Skip to main content

Posts

Showing posts from 2019

REVIEW: Apocalypse Meow – Crisis Is Born

Meow Meow is trying to find somewhere to birth her new Christmas show. There’s no room at the Royal Albert Hall or the Sydney Opera House, so the old brick building on the Southbank in Melbourne will have to do. Apocalypse Meow: Crisis Is Born is Meow Meow’s holiday show that was original commissioned by the Southbank Centre in London in 2014. Now it has finally found its way to Melbourne and it’s not even Christmas. It is an early Christmas present, though.
Meow Meow is such a singular presence on stage, she will outshine everyone when appearing in shows not of her own making, but when it is her own show and you’ve seen her before, you know what you’re getting yourself into. A self-described gargantuan performance artist, her singing is sultry and smooth – she will have you laughing one moment and moved to tears soon after.
If you think this all sounds a bit heavy for a Christmas show, you’re right, but you’re probably forgetting you’ve been disappointed by Christmas before. Sometim…

REVIEW: The End of Eddy – Melbourne Festival

The End of Eddy by Pamela Carter is based on the book En finir avec Eddy Belleguele, a memoir by Edouard Louis about growing up gay and poor in a small French village.
Normally I would describe the world of a play before I get to the credits and give a sense of the kind of story you’re going to see. But this production is as much about adapting the book into theatre as it is about Eddy himself.
Two performers, Oseloka Obi and James Russell-Morley, play Eddy and all the other characters – sometimes on stage and sometimes on one of four video screens. There were four televisions in Eddy’s house when he grew you, you see. It’s that kind of production, too.
The actors also take their time to explain the differences between the book and the play: you can’t fit everything from a book into ninety minutes on stage, and theatre has different responsibilities than books, too, apparently. The show makes statements like this and never really explores them. They fundamentally change one of the fin…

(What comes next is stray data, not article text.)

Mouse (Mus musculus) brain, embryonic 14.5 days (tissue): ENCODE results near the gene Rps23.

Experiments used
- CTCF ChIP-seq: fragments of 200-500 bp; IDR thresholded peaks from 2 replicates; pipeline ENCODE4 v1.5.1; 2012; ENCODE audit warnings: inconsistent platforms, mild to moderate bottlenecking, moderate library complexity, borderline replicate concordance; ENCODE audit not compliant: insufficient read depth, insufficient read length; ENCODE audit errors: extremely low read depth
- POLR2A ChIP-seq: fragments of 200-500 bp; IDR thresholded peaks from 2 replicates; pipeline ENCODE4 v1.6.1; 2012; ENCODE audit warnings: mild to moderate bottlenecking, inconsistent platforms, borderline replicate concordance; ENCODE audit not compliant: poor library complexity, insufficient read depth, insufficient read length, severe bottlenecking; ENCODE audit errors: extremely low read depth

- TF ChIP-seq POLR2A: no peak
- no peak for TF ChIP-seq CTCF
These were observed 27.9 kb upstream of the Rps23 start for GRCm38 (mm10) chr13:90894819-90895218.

REVIEW: The Nico Project – Melbourne Festival

“It costs me nothing to show you everything. It might hurt, though. It does hurt.”
Nico was a German singer, songwriter, musician and actress. She recorded vocals for The Velvet Underground’s debut album and appeared in films directed by Andy Warhol and Federico Fellini.
In September 1968, Nico recorded The Marble Index, an avante-garde album full of songs memorable for her somber lyrics and the strains of her playing the harmonium. This work and the femme fatale persona she created at this time has been cited as inspiration for Siouxsie Sioux, Dead Can Dance and Bjork.
It’s also the key stimulus for The Nico Project, created by actor Maxine Peake and director Sarah Frankcom, a co-commission of the Royal Court, the Manchester Festival and the Melbourne International Arts Festival.
Peake and Frankcom haven’t simply created a biographical work about the singer, but a performance art piece that’s as surreal as Nico’s music. The title itself suggests that this is a project inspired by Ni…

REVIEW: The Shadow Whose Prey the Hunter Becomes – Melbourne Festival

We are welcomed into a public meeting and after some confusion over which Aboriginal nation they are acknowledging, the five performers begin a long, complicated discussion about being heard, being listened to and being understood.
Geelong’s Back-to-Back Theatre works with performers both with and without disability but for their latest work, five members with intellectual impairments take centre stage. Sometimes they are difficult to understand, so there are surtitles to help the audience, text – it is suggested – that is being created live by Siri.
After the company’s previous show Lady Eats Apple at the 2017 Melbourne Festival, a show that took over Hamer Hall, The Shadow Whose Prey the Hunter Becomes is stripped back and sparse. There’s a lot going on at its core, though; perhaps too much.
The ensemble, who helped to create this piece, want desperately to be understood but hate being patronised by the illuminated translation hanging above their heads. They see this as just anothe…